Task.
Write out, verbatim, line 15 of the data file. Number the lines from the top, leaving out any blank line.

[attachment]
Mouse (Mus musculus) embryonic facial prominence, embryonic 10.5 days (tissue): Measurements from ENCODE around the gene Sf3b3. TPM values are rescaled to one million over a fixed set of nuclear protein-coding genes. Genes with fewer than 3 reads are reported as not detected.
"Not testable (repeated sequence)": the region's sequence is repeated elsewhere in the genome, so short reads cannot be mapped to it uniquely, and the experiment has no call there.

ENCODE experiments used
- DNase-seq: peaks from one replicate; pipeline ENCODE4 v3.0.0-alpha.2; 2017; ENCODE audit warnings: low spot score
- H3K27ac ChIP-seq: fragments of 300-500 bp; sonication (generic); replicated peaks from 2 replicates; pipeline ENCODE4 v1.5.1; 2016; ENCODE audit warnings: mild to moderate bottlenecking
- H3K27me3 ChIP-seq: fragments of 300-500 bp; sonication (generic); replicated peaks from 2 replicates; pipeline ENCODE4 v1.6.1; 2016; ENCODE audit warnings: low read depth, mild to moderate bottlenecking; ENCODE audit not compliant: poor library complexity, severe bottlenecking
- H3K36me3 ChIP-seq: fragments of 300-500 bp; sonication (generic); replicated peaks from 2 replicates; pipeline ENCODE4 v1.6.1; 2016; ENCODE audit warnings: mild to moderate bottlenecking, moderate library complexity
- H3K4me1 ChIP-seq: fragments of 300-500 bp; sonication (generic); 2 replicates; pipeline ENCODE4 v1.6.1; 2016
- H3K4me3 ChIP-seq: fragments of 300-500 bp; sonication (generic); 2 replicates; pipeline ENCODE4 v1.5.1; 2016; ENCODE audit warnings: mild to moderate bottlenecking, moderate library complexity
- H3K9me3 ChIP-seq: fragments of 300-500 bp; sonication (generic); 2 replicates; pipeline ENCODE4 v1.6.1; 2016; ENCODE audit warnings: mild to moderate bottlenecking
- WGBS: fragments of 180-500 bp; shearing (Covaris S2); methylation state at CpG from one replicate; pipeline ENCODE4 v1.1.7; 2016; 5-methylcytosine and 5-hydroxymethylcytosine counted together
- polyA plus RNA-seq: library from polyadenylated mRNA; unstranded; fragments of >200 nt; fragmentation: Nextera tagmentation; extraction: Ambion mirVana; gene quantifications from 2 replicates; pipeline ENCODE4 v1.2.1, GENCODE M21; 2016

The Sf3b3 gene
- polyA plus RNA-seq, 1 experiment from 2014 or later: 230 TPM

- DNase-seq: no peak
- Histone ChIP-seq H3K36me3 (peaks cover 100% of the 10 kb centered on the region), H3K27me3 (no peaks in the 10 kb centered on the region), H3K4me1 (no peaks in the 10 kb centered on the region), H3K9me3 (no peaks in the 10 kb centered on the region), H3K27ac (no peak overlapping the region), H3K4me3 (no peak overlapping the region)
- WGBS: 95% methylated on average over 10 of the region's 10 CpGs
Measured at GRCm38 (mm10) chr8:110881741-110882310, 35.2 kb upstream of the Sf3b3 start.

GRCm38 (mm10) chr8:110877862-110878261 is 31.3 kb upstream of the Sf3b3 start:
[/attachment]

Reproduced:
- DNase-seq: no peak